|Publication number||US5408133 A|
|Application number||US 08/055,593|
|Publication date||Apr 18, 1995|
|Filing date||May 3, 1993|
|Priority date||May 3, 1993|
|Also published as||EP0623934A2, EP0623934A3|
|Publication number||055593, 08055593, US 5408133 A, US 5408133A, US-A-5408133, US5408133 A, US5408133A|
|Inventors||Edward H. Honnigford, William J. Hulka|
|Original Assignee||Delco Electronics Corporation|
|Export Citation||BiBTeX, EndNote, RefMan|
|Patent Citations (13), Referenced by (11), Classifications (10), Legal Events (6)|
|External Links: USPTO, USPTO Assignment, Espacenet|
This invention relates to programming of EEPROMs and more particularly to a ramp control circuit for controlling the programming signal of an EEPROM.
Typically, memory circuits such as EEPROMs are operated at a fixed voltage provided by a regulated voltage supply, i.e., 5 volts. The EEPROM circuits are characteristically programmable in response to a high level programming signal. The programming signals are generally provided at a voltage level higher than the normal operating voltage of the EEPROM, i.e., on the order of 14 volts.
Advantageously, this invention provides a ramp control circuit for use in programming EEPROM's that controls the ramp-up time of the programming signal to the EEPROM. Advantageously, the circuit of this invention controls the ramp-down time of the EEPROM programming signal preventing forward biasing of junctions of the EEPROM circuit. Advantageously, the programming signal ramp-up and ramp-down times according to this invention are independent of load applied to the programming signal source. Advantageously, the apparatus of this invention provides a low resistance path from a programming signal source to an EEPROM, minimizing the voltage drop between the signal source and the EEPROM.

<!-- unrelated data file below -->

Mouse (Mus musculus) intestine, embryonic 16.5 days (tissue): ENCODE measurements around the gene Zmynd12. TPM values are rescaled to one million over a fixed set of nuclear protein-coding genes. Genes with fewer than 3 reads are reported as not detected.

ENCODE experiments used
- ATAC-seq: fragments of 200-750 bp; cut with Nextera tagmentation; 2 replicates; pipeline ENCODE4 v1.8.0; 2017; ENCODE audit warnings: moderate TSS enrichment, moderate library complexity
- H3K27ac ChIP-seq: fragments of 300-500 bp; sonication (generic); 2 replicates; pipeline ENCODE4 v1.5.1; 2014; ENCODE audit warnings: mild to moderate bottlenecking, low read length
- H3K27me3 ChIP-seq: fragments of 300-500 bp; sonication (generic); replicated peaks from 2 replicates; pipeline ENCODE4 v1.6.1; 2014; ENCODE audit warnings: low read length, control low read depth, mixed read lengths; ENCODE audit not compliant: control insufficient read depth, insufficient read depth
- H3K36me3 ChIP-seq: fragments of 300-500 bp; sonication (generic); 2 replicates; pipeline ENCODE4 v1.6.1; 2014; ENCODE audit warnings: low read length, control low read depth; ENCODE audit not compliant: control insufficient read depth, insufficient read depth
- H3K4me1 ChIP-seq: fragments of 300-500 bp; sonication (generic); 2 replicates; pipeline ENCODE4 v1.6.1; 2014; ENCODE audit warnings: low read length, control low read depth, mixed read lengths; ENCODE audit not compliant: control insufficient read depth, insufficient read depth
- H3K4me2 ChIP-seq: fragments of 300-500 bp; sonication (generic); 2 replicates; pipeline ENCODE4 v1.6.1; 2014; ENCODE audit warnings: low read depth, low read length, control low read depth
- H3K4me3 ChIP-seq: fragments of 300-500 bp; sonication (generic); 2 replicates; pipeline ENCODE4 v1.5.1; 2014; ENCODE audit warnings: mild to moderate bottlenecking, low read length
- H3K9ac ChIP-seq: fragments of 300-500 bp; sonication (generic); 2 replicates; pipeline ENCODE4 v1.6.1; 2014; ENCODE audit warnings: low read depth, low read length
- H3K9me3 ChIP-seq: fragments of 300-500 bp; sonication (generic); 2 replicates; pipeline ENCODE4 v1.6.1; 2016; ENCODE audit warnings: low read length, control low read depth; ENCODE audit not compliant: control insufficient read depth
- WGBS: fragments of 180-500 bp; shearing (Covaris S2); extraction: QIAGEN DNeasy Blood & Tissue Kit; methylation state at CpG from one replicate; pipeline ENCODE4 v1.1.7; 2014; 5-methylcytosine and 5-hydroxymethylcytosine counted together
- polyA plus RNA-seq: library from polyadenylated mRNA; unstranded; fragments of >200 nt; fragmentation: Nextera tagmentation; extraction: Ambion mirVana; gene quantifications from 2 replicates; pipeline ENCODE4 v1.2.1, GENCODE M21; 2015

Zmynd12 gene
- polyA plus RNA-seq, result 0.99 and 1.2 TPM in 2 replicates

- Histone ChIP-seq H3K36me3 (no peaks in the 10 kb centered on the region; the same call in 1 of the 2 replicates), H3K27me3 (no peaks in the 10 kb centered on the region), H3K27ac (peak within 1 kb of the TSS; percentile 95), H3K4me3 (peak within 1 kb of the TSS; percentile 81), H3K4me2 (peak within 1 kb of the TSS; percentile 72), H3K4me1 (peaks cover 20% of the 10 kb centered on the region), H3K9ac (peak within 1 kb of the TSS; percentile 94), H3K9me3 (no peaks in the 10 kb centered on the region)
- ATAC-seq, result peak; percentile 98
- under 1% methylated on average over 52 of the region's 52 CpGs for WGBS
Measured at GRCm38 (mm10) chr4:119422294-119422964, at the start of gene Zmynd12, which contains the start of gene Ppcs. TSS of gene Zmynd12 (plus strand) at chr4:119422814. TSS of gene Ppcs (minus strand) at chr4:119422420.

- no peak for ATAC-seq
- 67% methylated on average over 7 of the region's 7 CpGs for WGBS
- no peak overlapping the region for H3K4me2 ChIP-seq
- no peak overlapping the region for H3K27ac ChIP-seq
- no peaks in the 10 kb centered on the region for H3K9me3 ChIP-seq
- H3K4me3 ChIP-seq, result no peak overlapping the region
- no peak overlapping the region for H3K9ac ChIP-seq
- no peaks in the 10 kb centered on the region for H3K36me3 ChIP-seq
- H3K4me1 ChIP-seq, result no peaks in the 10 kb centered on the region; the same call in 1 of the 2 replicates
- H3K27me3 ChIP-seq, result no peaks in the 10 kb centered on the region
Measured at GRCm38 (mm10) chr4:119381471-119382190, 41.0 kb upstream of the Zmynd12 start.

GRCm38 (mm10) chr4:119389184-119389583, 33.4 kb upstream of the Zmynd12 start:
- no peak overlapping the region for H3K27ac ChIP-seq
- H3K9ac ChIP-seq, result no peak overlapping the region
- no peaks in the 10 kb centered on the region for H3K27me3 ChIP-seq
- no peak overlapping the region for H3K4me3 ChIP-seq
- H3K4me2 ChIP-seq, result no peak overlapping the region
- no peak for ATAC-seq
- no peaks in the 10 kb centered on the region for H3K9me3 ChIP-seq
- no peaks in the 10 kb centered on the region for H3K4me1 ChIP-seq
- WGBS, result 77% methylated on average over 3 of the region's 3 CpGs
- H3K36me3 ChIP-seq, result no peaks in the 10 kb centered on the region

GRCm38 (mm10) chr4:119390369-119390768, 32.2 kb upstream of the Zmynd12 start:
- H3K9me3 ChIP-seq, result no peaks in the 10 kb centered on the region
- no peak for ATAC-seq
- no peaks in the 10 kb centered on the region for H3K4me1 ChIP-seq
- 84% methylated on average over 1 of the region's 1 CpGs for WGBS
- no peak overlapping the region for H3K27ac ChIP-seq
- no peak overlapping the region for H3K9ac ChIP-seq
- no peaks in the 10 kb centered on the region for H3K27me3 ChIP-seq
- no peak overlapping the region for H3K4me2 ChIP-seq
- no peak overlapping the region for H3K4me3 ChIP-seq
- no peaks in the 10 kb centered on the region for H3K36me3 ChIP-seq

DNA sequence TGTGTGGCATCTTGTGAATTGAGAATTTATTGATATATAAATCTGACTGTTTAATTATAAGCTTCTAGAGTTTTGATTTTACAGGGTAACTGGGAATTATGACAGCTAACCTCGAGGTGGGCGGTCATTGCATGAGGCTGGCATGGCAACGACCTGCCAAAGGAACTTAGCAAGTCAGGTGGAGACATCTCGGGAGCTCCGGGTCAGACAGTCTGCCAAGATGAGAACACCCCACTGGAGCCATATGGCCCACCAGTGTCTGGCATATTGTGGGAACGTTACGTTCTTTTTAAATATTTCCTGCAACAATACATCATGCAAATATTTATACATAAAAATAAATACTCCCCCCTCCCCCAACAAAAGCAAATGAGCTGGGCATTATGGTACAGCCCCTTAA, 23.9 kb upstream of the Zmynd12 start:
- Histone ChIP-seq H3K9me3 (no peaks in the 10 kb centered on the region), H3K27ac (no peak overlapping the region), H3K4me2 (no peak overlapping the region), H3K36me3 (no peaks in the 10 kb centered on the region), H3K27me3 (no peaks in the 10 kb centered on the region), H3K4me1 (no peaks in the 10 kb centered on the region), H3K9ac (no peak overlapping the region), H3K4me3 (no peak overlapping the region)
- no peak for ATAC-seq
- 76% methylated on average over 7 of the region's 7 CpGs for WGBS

Structurally, the apparatus of this invention comprises a charge pump controlling ramp-up of a gate drive signal in response to a programming signal, a transistor coupling the programming signal input to a programming output responsive to the charge pump gate signal, a ramp control circuit coupled to the programming output line comprising means for limiting the rate at which a signal on the programming output line may be ramped-up and a pull-down circuit for sensing a falling edge of the programming signal and providing controlled ramp-down of the programming output signal in a manner to avoid forward biasing of EEPROM circuit junctions.
A more detailed description of this invention is set forth below.
FIG. 1 illustrates a block diagram of an EEPROM programming circuit using the apparatus of this invention.
FIG. 2 illustrates the apparatus of this invention.
FIG. 3 is a timing diagram illustrating the operation of this invention.
FIG. 4 illustrates gate and programming signals according to this invention.
This invention is for use with a typical EEPROM characterized by (i) normal operation at a fixed voltage, i.e., 5 volts, and (ii) programming operation in response to a programming signal at a voltage higher than the normal operating voltage, i.e., a programming signal on the order of 14 volts. EEPROMs of this nature are well known to those skilled in the art.